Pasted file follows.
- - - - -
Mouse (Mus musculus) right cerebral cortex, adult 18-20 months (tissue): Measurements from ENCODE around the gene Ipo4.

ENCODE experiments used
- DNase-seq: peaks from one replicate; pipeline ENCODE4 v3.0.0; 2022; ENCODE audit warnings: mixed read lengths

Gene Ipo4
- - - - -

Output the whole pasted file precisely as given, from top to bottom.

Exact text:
Mouse (Mus musculus) right cerebral cortex, adult 18-20 months (tissue): Measurements from ENCODE around the gene Ipo4.

ENCODE experiments used
- DNase-seq: peaks from one replicate; pipeline ENCODE4 v3.0.0; 2022; ENCODE audit warnings: mixed read lengths

Gene Ipo4